Americans have found something they agree on. They're fed up with U.S. dependence on foreign oil
Republican pollster William D. McInturff has tracked plenty of issues over the years. But even he has been surprised at how quickly a new concern has recently gone "from not on the radar screen to being an American consensus." The worry? It's foreign oil dependence. Adds Democratic pollster Mark S. Mellman: "There's a strong feeling that we are sending billions to people who don't like us in exchange for oil, damaging national security."
This growing concern cuts across party and regional lines—and Americans are livid about Washington's failure to do anything about it. "People thought they voted for change in 2006, but they haven't seen it," says McInturff. Throw in increasing worry about global warming, and it's clear that a significant political shift has occurred.
Already business is feeling the heat. The first to get burned: U.S. automakers. Congress has struck a deal to raise the required corporate average fuel economy (CAFE) from 27.5 mpg for cars and 22.4 mpg for light trucks to 35 mpg by 2020, a shift the Big Three had fended off for 20 years. "If anyone had said a year ago that we would have a 35 mpg standard, no one would have believed it," says one auto lobbyist.
What happened was that Congress heeded the new message before the auto companies did. The change also gained momentum with oil near $100 per barrel and with prominent admirals and generals insisting that cuts in oil imports are vital to national security. And environmentalists launched an ad campaign warning lawmakers that not backing higher mileage standards could cost them the next election.
That's why longtime opponents of major CAFE increases, such as Senators Byron L. Dorgan (D-N.D.), Barbara A. Mikulski (D-Md.), and Ted Stevens (R-Alaska), signed on. "I don't want to support al Qaeda by buying more gasoline than I have to," explains Mikulski.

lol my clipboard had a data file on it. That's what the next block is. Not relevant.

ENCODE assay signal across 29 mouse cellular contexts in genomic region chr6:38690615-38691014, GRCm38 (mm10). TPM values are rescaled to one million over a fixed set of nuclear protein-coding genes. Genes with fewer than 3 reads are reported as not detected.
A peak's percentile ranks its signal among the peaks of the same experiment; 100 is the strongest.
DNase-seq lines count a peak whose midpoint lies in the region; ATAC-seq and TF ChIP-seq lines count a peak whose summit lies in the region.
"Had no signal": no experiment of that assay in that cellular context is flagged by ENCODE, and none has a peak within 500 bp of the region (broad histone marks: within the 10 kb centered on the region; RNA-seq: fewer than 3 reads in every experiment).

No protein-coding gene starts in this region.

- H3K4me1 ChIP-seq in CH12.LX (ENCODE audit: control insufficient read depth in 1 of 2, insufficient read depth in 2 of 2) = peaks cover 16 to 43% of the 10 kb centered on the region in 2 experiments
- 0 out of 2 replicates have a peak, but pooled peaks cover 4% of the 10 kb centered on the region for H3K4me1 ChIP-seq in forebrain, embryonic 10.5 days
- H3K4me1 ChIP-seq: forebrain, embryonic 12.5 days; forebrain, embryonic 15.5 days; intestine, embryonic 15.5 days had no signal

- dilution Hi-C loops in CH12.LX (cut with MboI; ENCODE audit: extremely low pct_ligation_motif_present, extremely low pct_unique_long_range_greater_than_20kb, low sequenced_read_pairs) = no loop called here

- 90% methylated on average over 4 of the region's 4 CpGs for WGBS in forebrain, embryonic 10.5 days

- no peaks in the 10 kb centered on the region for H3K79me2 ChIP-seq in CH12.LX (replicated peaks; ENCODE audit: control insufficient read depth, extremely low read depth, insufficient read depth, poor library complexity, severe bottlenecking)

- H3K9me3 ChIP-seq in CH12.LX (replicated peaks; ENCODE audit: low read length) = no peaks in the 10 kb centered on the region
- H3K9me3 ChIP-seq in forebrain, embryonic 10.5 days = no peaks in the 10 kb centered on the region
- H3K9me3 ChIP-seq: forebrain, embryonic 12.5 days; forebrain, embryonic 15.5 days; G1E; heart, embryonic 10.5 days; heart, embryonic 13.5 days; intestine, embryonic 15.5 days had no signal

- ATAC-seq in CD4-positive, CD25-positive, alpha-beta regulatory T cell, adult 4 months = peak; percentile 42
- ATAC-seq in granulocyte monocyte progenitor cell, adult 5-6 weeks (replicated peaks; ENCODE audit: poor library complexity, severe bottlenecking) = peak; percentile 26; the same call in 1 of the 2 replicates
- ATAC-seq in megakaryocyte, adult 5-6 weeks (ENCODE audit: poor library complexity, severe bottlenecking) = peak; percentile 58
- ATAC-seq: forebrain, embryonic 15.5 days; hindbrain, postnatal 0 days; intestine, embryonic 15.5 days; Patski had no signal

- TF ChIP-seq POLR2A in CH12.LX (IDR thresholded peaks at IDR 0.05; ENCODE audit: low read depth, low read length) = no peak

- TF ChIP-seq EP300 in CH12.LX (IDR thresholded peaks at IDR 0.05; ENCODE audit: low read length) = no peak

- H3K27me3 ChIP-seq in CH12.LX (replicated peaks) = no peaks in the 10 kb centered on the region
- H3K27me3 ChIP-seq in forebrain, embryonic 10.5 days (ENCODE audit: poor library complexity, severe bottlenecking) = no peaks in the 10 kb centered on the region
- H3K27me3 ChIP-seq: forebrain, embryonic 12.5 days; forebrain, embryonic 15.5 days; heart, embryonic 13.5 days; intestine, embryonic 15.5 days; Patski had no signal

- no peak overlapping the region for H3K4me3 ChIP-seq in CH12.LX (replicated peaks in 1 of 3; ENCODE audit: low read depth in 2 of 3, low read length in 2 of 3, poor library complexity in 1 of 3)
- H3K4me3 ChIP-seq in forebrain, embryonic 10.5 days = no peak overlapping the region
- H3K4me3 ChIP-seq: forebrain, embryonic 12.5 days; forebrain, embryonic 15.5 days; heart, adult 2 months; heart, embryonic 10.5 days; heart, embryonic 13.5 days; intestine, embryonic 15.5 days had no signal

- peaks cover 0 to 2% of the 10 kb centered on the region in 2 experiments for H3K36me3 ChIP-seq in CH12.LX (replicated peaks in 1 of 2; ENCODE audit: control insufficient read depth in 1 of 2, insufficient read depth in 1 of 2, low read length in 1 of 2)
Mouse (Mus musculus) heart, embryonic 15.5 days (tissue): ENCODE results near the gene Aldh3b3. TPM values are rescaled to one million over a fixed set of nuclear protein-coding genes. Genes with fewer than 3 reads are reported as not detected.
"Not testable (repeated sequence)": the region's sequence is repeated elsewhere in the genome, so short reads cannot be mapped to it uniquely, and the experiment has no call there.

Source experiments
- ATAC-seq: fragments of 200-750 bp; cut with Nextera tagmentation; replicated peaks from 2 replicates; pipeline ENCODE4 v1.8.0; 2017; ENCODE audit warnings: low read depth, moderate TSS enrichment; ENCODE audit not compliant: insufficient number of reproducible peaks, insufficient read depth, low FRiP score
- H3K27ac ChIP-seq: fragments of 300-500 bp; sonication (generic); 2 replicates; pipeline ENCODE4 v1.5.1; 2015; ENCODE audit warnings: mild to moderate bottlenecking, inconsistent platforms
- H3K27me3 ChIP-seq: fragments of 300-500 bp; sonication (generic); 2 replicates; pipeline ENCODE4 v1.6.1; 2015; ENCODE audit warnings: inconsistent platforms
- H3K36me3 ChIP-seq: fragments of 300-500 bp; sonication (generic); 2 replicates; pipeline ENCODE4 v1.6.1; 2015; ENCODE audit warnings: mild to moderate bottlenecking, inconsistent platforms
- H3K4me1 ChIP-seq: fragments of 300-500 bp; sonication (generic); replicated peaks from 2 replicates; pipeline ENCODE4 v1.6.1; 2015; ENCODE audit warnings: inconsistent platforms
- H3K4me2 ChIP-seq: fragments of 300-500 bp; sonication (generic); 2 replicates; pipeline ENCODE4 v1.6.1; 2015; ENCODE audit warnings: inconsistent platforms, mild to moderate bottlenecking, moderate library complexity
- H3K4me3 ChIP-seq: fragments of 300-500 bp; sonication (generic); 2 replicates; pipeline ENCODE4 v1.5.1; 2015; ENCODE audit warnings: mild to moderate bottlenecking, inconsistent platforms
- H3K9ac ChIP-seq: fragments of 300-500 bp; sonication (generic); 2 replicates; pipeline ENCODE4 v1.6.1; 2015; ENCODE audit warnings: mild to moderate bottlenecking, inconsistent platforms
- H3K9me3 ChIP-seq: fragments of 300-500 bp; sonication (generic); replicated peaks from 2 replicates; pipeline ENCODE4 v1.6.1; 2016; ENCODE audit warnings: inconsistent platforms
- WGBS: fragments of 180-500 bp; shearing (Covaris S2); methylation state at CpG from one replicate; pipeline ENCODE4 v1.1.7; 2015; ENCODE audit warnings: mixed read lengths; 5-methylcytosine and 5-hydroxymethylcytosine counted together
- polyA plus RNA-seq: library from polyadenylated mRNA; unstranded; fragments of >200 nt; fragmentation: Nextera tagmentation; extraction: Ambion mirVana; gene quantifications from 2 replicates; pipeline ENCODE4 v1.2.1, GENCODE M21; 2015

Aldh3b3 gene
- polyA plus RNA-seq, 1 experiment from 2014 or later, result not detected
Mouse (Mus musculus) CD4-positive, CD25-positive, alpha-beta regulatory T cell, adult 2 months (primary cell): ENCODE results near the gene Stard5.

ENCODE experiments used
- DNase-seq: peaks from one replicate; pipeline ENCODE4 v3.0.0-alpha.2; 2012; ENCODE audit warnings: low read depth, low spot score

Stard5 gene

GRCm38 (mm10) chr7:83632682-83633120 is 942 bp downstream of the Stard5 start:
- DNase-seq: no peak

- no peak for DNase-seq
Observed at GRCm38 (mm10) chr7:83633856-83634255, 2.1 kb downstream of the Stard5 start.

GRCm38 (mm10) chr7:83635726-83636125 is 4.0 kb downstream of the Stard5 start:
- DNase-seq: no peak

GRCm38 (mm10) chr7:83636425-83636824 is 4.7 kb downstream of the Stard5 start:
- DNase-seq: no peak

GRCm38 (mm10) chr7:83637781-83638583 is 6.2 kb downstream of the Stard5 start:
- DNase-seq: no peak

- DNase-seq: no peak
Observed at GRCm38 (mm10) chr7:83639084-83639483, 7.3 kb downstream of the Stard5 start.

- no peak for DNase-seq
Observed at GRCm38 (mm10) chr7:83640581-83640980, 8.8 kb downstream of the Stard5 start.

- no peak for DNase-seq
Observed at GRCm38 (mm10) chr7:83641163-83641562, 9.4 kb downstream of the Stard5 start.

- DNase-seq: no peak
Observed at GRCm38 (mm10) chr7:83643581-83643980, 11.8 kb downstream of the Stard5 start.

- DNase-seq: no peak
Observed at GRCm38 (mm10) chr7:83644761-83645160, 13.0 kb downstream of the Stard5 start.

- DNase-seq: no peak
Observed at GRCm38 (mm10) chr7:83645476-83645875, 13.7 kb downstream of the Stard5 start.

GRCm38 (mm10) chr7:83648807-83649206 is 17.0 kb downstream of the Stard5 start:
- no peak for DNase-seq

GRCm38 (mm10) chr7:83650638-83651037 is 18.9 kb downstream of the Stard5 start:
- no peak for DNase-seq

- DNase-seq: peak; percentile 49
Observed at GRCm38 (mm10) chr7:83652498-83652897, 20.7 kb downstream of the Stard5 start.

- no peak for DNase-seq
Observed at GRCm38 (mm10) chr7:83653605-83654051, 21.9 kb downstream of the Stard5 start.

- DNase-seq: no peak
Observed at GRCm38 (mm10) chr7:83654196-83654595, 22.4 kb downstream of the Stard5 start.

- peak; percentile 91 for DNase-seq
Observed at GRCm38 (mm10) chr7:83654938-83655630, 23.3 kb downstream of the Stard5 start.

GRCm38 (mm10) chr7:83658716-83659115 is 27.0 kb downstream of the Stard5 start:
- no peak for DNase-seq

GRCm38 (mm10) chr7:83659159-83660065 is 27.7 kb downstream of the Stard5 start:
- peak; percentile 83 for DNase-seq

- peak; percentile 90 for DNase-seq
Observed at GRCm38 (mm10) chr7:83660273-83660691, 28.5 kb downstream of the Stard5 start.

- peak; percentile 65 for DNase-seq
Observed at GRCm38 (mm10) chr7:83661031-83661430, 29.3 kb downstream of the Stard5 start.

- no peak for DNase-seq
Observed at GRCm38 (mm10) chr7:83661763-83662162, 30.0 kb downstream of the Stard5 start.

By November, the Big Three's top backer, Representative John D. Dingell (D-Mich.), was left holding a losing hand. "The industry was aware that a shift was occurring but was shocked by the pace and degree of change," concedes David McCurdy, president of the Alliance of Automobile Manufacturers. Dingell failed to lower the 35mpg target or to take away the Environmental Protection Agency's authority to further regulate fuel economy with emissions curbs. "The situation has changed, and Congress is responding to that," says Dingell. "This is the very best deal that could be worked out."
Congress is now trying to hitch other policies to the fuel economy deal, such as requiring more "green" electricity or taking away Big Oil's tax breaks, so it's not yet clear when the mileage standard will pass. But the new political reality has wider implications. Weaning the U.S. from imported energy and tackling global warming requires other drastic steps. "It's not just about CAFE," says Peter Molinaro, vice-president for government affairs at Dow Chemical (DOW). "It's convenient to pin it on the auto guys, but we have to do a lot more."
That should be a wake-up call to others, argues Philip Clapp, deputy managing director of the Pew Environment Group. "The auto companies tried to just say 'no,' but they completely miscalculated the political shift," he says. Industries and lawmakers who oppose broader global warming legislation, he warns, risk the same sort of defeat.
Who wants fuel-efficient vehicles? Well, who doesn't?
Automakers argue that stiffer fuel economy standards would crush sales of their top-selling vehicles in the U.S.—pickup trucks. Yet a recent survey of truck drivers by pollster Mellman Group found they "overwhelmingly support requiring the auto industry to increase fuel efficiency." The support spans party lines and encompasses country folk and city dwellers.